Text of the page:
One of our 2016 best theses was on understanding the motivators of frontline employee innovation by Mohamed Bhorat

By: Bhorat, Mohamed Firoze

Source: http://repository.up.ac.za/handle/2263/59871

Abstract:

Innovation is widely seen as one of the cornerstones of organisational success and sustainability in an environment characterised by intense competition. The frontline employee is increasingly being seen as a critical component in an organisation’s innovation effort, due to their close proximity to and frequent engagement with the customer. Yet there is a lack of insight into what motivates frontline employees to be innovative. The purpose of this research is to gain insight into the specific motivators that influence the propensity of frontline employees to innovate. This research took the form of a descriptive study using a quantitative methodology, collecting data from 264 respondents through an online survey tool and an existing measurement instrument found in literature. A non probability sampling technique was used at a particular South African bank to obtain the sample. Research questions were formulated around, intrinsic motivation, extrinsic motivation, and employee engagement factors and extended into determining which specific type of extrinsic and intrinsic motivators were effective in driving frontline employee innovation. A regression analysis revealed that intrinsic motivation was the only construct that was deemed to be statistically significant in predicting frontline employee innovation. However the “financial rewards” attribute, which corresponds to the extrinsic motivation construct, was found to be a statistically significant predictor of frontline employee innovation, albeit an inverse relationship. The findings suggest that frontline employees place more emphasis on their psychological needs being met in order for them to be innovative and that money is not necessarily a good motivator. In fact money as a motivator is seen as controlling and coercive and diminishes an employee’s sense of self determination and therefore may be detrimental to the motivation of frontline employee innovation. Academically, this study contributes to the insights on motivating frontline employees, with an emphasis on driving innovation. These insights may be used in business to inform motivational tactics that leads to a continued propensity to innovate amongst frontline employees, thus ensuring the overall success and sustainability of the organisation.

One of our best 2016 theses was on corporate innovation, risk management and internal governance by Bhima, Premal

Exploring the interplay between corporate innovation, risk management and internal governance

By: Bhima, Premal

Source: http://repository.up.ac.za/handle/2263/59860

Abstract:

Business leaders no longer question whether it is necessary to innovate but rather, which activities to pursue. While innovation is an imperative for organisations, it is inextricably linked to risk-taking and is compounded by high levels of innovation failure rates. Therefore, there is a clear requirement to understand the interplay that risk management and governance have in shaping the design of the innovation process. The aim of this research is to explore the relationship between corporate innovation management, internal governance and risk management, and to understand the dynamics between these constructs. The intention is that this contributes to the effectiveness of organisations when undertaking innovation activities by using adequate risk management and governance controls. An exploratory research method was adopted based on an inductive reasoning approach to gain insight into this interplay. Thirteen semi-structured, in-depth interviews were conducted with senior experts across six industries. The respondents had high levels of seniority, ranging from C-suite executives, managing directors and other executives, to senior managers. Thematic analysis was used to analyse the data. A conceptual integrated innovation management model was carefully formulated based on the findings to embed risk management and governance within the iterative innovation process, which is influenced by the contextual attributes. The results found that risk management and governance remain key tools to manage innovation and become more significant as the innovation evolves. This research will assist organisations in managing innovation uncertainty using adequate risk management and governance controls for improved sustainability.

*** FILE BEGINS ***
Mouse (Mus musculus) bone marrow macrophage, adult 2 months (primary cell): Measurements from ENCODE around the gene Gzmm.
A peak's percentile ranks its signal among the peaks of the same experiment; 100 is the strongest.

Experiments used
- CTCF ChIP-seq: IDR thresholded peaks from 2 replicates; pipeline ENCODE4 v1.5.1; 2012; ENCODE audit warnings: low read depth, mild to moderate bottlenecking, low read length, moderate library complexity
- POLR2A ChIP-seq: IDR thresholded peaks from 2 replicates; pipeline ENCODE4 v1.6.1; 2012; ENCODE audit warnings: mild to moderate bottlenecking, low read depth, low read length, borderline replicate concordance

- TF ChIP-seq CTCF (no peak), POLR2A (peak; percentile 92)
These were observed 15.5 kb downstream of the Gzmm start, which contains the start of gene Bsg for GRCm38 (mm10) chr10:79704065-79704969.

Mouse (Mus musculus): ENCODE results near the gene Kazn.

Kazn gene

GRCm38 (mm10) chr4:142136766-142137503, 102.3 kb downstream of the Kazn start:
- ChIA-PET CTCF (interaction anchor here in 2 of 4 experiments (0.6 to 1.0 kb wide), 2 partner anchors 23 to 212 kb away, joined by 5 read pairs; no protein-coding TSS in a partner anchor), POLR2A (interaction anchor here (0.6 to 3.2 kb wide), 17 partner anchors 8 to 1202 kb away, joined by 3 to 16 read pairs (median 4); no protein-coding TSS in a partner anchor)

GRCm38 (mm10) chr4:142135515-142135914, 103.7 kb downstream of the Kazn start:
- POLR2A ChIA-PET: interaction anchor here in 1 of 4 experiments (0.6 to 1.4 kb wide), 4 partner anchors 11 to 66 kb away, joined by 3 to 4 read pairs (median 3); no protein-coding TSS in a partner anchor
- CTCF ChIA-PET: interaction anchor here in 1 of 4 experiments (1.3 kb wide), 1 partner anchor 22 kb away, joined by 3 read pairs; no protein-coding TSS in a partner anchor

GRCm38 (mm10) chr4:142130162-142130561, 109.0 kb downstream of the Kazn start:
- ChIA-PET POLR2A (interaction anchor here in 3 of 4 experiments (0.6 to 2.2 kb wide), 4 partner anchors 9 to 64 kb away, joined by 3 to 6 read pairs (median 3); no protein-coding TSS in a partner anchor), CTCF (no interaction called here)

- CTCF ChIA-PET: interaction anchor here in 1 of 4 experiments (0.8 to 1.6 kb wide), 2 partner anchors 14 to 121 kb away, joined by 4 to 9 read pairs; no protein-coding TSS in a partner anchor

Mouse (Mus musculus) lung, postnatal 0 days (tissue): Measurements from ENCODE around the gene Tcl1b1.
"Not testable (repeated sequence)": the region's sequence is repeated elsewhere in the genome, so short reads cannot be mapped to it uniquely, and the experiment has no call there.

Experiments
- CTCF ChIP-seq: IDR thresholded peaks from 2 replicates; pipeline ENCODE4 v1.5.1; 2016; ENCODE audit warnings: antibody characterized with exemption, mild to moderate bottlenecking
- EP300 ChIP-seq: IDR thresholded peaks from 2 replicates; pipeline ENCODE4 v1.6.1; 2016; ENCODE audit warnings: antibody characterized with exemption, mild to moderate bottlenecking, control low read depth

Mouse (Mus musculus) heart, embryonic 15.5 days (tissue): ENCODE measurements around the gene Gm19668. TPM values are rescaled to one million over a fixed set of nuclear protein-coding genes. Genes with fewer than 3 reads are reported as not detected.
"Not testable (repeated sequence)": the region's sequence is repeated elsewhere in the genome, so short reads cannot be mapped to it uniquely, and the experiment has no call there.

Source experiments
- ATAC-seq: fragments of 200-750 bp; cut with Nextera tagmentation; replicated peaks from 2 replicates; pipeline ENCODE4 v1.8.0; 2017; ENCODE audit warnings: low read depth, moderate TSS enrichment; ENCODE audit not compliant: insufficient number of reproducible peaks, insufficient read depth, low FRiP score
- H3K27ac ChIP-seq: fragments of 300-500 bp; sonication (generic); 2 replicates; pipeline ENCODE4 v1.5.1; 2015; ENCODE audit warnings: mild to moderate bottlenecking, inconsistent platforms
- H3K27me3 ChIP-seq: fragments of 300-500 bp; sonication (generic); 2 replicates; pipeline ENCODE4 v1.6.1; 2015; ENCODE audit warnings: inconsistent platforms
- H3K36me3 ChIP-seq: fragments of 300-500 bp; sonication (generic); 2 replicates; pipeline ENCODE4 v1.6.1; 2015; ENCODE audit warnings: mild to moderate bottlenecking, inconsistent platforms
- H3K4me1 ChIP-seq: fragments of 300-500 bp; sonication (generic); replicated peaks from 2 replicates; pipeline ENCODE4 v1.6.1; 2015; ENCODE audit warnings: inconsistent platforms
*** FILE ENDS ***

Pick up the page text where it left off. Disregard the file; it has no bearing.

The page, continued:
You need an innovation strategy (Harvard Business Review)

Original article by Gary Pisano from the June 2015 issue of the Harvard Business Review

Synopsis:

“Despite massive investments of management time and money, innovation remains a frustrating pursuit in many companies. Innovation initiatives frequently fail, and successful innovators have a hard time sustaining their performance—as Polaroid, Nokia, Sun Microsystems, Yahoo, Hewlett-Packard, and countless others have found. Why is it so hard to build and maintain the capacity to innovate? The reasons go much deeper than the commonly cited cause: a failure to execute. The problem with innovation improvement efforts is rooted in the lack of an innovation strategy. …

Without an innovation strategy, innovation improvement efforts can easily become a grab bag of much-touted best practices: dividing R&D into decentralized autonomous teams, spawning internal entrepreneurial ventures, setting up corporate venture-capital arms, pursuing external alliances, embracing open innovation and crowdsourcing, collaborating with customers, and implementing rapid prototyping…. The problem is that an organization’s capacity for innovation stems from an innovation system: a coherent set of interdependent processes and structures that dictates how the company searches for novel problems and solutions, synthesizes ideas into a business concept and product designs, and selects which projects get funded.”

To read the full article, click here

Horizon 2020: CEN and CENELEC offer advice on how to link research and innovation projects with relevant standardization activities

Brussels, 13 December 2013 – The European Standardization Committees CEN and CENELEC are actively looking for opportunities to establish links between European research and innovation projects and relevant standardization activities.

GIBS Information Centre / GIBSIC‘s insight: